Under the iid assumption, Koenker and Machado (1999) proposed two types of quasi-likelihood ratio tests for quantile regression, where the error distribution is flexible but not limited to the asymmetric Laplace distribution. The Type I test score, LR1, is defined as
where is the estimated sparsity function, is the sum of check losses for the reduced model, and is the sum of check losses for the extended model. The Type II test score, LR2, is defined as
Under the null hypothesis that the reduced model is the true model, both LR1 and LR2 follow a distribution with degrees of freedom, where and are the degrees of freedom for the reduced model and the extended model, respectively.
If you specify the TEST=LR1 option in the MODEL statement, the QUANTSELECT procedure uses LR1 score to compute the significance level. Or you can use the substitutable TEST=LR2 option for computing the significance level on Type II quasi-likelihood ratio test.
Under the iid assumption, the sparsity function is defined as . Here the distribution of errors F is flexible but not limited to the asymmetric Laplace distribution. The algorithm for estimating is as follows:
Fit a quantile regression model and compute the residuals. Each residual can be viewed as an estimated realization of the corresponding error . Then is computed on the reduced model for testing the entry effect and on the extended model for testing the removal effect.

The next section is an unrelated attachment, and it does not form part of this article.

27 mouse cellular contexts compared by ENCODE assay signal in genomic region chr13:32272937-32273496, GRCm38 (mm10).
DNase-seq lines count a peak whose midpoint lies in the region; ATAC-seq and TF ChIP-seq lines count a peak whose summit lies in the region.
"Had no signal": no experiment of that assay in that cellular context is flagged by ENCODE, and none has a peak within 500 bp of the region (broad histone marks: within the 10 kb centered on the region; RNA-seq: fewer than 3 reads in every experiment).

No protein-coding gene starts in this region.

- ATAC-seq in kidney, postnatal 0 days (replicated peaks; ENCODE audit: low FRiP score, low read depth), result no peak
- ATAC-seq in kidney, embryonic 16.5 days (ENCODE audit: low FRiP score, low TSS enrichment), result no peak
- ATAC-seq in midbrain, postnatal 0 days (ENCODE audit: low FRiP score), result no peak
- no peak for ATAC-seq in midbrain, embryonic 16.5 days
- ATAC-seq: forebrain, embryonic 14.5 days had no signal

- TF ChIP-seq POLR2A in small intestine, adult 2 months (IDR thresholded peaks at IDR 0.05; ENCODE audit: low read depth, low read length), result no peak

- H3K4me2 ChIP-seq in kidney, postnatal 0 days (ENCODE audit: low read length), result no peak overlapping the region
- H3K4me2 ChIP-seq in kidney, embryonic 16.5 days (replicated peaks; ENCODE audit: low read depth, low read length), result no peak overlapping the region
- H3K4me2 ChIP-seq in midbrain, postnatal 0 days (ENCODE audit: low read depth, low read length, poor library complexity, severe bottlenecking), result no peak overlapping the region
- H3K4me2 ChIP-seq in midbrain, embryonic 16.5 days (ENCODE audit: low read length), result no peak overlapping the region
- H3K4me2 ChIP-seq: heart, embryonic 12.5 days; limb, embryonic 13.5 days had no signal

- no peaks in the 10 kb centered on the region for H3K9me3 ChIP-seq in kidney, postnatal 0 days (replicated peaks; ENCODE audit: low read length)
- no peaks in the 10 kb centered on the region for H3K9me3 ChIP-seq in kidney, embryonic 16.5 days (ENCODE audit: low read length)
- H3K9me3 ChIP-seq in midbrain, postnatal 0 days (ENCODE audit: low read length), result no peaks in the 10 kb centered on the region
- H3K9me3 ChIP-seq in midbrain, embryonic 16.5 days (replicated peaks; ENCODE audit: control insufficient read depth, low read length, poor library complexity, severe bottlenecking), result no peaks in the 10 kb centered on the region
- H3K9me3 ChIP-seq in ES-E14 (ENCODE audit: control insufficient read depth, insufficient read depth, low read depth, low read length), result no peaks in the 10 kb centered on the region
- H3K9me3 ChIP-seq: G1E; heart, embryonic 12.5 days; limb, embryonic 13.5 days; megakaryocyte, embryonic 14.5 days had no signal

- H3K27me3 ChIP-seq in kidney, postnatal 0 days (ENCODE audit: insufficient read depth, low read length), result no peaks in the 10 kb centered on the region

Compute quantile-level bandwidth . The QUANTSELECT procedure computes the Bofinger bandwidth, which is an optimizer of mean squared error for standard density estimation:
The quantity
is not sensitive to f and can be estimated by assuming f is Gaussian as
Compute residual quantiles and as follows:
Set and .
Use the equation
where is the ith smallest residual and .
If , find i that satisfies and . If such an i exists, reset so that . Also find j that satisfies and . If such a j exists, reset so that .
Estimate the sparsity function as
Because a real data set might not follow the null hypothesis and the iid assumptions, the LR1 and LR2 scores that are used for quantile regression effect selection often do not follow a distribution. Hence, the SLENTRY and SLSTAY values cannot reliably be viewed as probabilities. One way to address this difficulty is to treat the SLENTRY and SLSTAY values only as criteria for comparing importance levels of effect candidates at each selection step, and not to explain these values as probabilities.